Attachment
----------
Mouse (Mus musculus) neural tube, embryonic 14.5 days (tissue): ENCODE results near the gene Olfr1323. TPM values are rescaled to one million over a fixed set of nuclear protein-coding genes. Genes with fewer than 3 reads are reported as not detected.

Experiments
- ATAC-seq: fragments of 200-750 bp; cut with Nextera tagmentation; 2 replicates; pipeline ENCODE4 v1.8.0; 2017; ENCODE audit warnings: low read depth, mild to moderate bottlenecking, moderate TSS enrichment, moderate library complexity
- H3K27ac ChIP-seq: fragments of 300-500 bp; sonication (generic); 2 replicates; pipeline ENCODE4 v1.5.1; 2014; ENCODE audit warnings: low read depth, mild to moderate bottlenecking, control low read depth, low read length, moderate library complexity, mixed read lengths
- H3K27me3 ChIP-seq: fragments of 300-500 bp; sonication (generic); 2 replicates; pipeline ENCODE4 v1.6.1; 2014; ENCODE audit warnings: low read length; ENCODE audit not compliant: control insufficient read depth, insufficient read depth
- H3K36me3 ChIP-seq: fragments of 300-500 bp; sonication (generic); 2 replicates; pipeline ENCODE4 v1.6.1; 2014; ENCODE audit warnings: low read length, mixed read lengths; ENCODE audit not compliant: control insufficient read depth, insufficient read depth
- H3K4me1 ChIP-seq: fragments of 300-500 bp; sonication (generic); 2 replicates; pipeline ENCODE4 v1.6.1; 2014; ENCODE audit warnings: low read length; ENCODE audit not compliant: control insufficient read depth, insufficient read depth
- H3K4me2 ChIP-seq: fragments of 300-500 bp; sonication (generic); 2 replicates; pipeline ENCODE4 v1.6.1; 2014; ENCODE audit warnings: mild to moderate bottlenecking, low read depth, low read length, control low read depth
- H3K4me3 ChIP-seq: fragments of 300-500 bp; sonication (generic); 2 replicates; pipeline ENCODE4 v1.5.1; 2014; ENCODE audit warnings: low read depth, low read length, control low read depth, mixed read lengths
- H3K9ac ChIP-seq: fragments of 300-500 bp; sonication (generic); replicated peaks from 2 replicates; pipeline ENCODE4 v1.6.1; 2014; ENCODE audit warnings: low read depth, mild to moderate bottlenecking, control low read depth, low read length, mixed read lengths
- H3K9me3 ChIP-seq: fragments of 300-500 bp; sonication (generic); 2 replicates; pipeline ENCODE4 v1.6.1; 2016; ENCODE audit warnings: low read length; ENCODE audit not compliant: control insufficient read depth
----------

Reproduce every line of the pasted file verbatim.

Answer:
Mouse (Mus musculus) neural tube, embryonic 14.5 days (tissue): ENCODE results near the gene Olfr1323. TPM values are rescaled to one million over a fixed set of nuclear protein-coding genes. Genes with fewer than 3 reads are reported as not detected.

Experiments
- ATAC-seq: fragments of 200-750 bp; cut with Nextera tagmentation; 2 replicates; pipeline ENCODE4 v1.8.0; 2017; ENCODE audit warnings: low read depth, mild to moderate bottlenecking, moderate TSS enrichment, moderate library complexity
- H3K27ac ChIP-seq: fragments of 300-500 bp; sonication (generic); 2 replicates; pipeline ENCODE4 v1.5.1; 2014; ENCODE audit warnings: low read depth, mild to moderate bottlenecking, control low read depth, low read length, moderate library complexity, mixed read lengths
- H3K27me3 ChIP-seq: fragments of 300-500 bp; sonication (generic); 2 replicates; pipeline ENCODE4 v1.6.1; 2014; ENCODE audit warnings: low read length; ENCODE audit not compliant: control insufficient read depth, insufficient read depth
- H3K36me3 ChIP-seq: fragments of 300-500 bp; sonication (generic); 2 replicates; pipeline ENCODE4 v1.6.1; 2014; ENCODE audit warnings: low read length, mixed read lengths; ENCODE audit not compliant: control insufficient read depth, insufficient read depth
- H3K4me1 ChIP-seq: fragments of 300-500 bp; sonication (generic); 2 replicates; pipeline ENCODE4 v1.6.1; 2014; ENCODE audit warnings: low read length; ENCODE audit not compliant: control insufficient read depth, insufficient read depth
- H3K4me2 ChIP-seq: fragments of 300-500 bp; sonication (generic); 2 replicates; pipeline ENCODE4 v1.6.1; 2014; ENCODE audit warnings: mild to moderate bottlenecking, low read depth, low read length, control low read depth
- H3K4me3 ChIP-seq: fragments of 300-500 bp; sonication (generic); 2 replicates; pipeline ENCODE4 v1.5.1; 2014; ENCODE audit warnings: low read depth, low read length, control low read depth, mixed read lengths
- H3K9ac ChIP-seq: fragments of 300-500 bp; sonication (generic); replicated peaks from 2 replicates; pipeline ENCODE4 v1.6.1; 2014; ENCODE audit warnings: low read depth, mild to moderate bottlenecking, control low read depth, low read length, mixed read lengths
- H3K9me3 ChIP-seq: fragments of 300-500 bp; sonication (generic); 2 replicates; pipeline ENCODE4 v1.6.1; 2016; ENCODE audit warnings: low read length; ENCODE audit not compliant: control insufficient read depth